This story first appeared at the Miller-McCune website.
In June, President Obama signed a law requiring tobacco companies to post large, graphic warnings on cigarette packs. Current cautionary statements such as “Smoking causes lung cancer, heart disease, emphysema” and “Smoking is dangerous to your health” will gradually be replaced with more ominous assertions, including “Cigarettes cause fatal lung disease,” “Cigarettes cause cancer” and the refreshingly blunt “Smoking can kill you.”
But regulators may want to rethink this ashes-to-ashes theme. New research suggests that, for a certain set of smokers, those allusions to death may actually increase the likelihood they’ll light up.
That’s the conclusion of a paper published in the Journal of Experimental Social Psychology, which questions the effectiveness of anti-smoking campaigns that emphasize mortality threats. The researchers, led by psychologist Jochim Hansen of New York University and the University of Basel, suggest a campaign that dispels the belief smoking makes one cool or attractive could be more effective in getting at least some smokers to quit.
Hansen and his colleagues looked at cigarette pack warnings from the perspective of Terror Management Theory, which was developed in the mid-1980s by psychologists Tom Pyszczynski, Jeff Greenberg and Sheldon Solomon. It contends that our awareness of our own deaths creates the potential for extreme anxiety, which we keep at bay by reaffirming faith in our belief systems (which give our lives a sense of meaning) and maintaining a high level of self-esteem.
Reasonably enough, the researchers assert that for some people, smoking is a facet of their positive self-image. They consider the habit sexy or attractive, or perhaps a proud example of their rebellious spirit.
For those individuals, terror management theory suggests mortality-laced warning labels could be counterproductive. The threat to one’s life would presumably result in an urge to pump up one’s self-esteem—which, for those individuals, could easily mean a renewed commitment to smoking.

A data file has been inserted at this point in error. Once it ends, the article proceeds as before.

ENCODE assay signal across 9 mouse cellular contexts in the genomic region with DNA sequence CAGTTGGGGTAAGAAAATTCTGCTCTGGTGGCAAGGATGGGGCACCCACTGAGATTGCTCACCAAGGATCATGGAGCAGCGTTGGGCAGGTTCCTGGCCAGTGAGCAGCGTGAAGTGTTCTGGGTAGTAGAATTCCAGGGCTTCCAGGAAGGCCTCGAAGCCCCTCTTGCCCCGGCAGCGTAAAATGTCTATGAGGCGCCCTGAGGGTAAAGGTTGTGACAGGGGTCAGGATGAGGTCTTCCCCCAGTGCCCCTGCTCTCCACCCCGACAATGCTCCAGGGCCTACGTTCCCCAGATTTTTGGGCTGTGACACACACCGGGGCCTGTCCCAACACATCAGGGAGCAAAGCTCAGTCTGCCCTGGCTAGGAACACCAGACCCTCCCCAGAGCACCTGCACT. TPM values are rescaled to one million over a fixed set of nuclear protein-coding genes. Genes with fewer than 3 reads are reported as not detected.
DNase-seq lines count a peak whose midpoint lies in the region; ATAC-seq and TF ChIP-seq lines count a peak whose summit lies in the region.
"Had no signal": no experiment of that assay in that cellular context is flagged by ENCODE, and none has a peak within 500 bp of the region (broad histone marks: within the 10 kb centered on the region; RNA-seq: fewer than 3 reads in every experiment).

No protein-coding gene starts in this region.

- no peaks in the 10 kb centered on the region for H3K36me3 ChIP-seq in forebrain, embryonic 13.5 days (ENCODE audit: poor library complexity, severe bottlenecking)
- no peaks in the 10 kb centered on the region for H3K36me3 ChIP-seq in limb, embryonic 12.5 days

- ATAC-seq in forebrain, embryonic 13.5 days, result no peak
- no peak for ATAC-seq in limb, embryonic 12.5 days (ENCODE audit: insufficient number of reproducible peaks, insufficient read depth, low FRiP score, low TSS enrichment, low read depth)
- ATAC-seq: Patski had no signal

To test this concept, the researchers conducted a study of 39 smokers, ranging in age from 17 to 41. Participants filled out a questionnaire designed to measure the degree to which they base their self-esteem on smoking. They then were presented illustrations of a cigarette pack containing a warning message.
Half of them read warnings that spoke of the life-threatening consequences of smoking, such as “Smoking leads to deadly lung cancer.” The other half read warnings that did not involve mortality, such as “Smoking makes you unattractive.”
Following a 15-minute delay in which participants answered questions unrelated to smoking (so that the warning messages would leave their conscious minds), they answered a final set of questions including “Do you enjoy smoking?” “How important is smoking to you?” and “Are you going to smoke a cigarette directly after this study?”
The researchers found that, among those who associated smoking with self-esteem, the death-related warnings actually led to more positive attitudes toward cigarette use. They concluded the smokers clung more tightly to their habit as “a strategy to buffer against existential fears provoked by death-related warning messages.”
On the other hand, for these same people, the non-death-related warnings had a dampening effect on attitudes toward smoking. Warnings that smoking makes one less attractive “may be particularly threatening to people who believe the opposite,” they report.
The researchers admit it is impossible to know what percentage of smokers tie their self-esteem to the health-impairing habit. Thus, for the population at large, “it is difficult to predict whether a death-related or a death-unrelated warning message would be more effective,” they write.
“Yet one could speculate that certain populations base their self-esteem on smoking to a higher degree than others—for instance, young smokers who want to impress their peers,” they add. “If this turns out to be true, a consequence of our findings would be that such populations should be warned against noxious consequences of smoking with death-neutral messages.”
So those unfiltered warnings that are on the way may be counterproductive with the group the government is trying hardest to target: young smokers. Like previous research on the Montana Meth Project, the study is a reminder that death threats will capture people’s attention, but how they impact behavior is a much more complicated question.